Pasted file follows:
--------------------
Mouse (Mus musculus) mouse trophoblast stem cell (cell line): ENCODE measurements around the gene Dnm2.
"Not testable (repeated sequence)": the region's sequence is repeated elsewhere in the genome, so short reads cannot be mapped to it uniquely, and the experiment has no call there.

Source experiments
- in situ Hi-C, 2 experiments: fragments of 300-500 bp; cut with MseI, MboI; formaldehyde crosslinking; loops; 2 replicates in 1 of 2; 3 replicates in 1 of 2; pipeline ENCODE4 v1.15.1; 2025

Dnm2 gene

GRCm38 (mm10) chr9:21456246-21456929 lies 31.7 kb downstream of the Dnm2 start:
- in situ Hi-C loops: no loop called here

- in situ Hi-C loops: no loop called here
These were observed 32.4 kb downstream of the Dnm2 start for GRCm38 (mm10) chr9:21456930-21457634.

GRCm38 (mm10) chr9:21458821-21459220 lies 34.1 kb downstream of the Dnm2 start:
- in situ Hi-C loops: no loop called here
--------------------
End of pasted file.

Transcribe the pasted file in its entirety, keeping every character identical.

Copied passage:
Mouse (Mus musculus) mouse trophoblast stem cell (cell line): ENCODE measurements around the gene Dnm2.
"Not testable (repeated sequence)": the region's sequence is repeated elsewhere in the genome, so short reads cannot be mapped to it uniquely, and the experiment has no call there.

Source experiments
- in situ Hi-C, 2 experiments: fragments of 300-500 bp; cut with MseI, MboI; formaldehyde crosslinking; loops; 2 replicates in 1 of 2; 3 replicates in 1 of 2; pipeline ENCODE4 v1.15.1; 2025

Dnm2 gene

GRCm38 (mm10) chr9:21456246-21456929 lies 31.7 kb downstream of the Dnm2 start:
- in situ Hi-C loops: no loop called here

- in situ Hi-C loops: no loop called here
These were observed 32.4 kb downstream of the Dnm2 start for GRCm38 (mm10) chr9:21456930-21457634.

GRCm38 (mm10) chr9:21458821-21459220 lies 34.1 kb downstream of the Dnm2 start:
- in situ Hi-C loops: no loop called here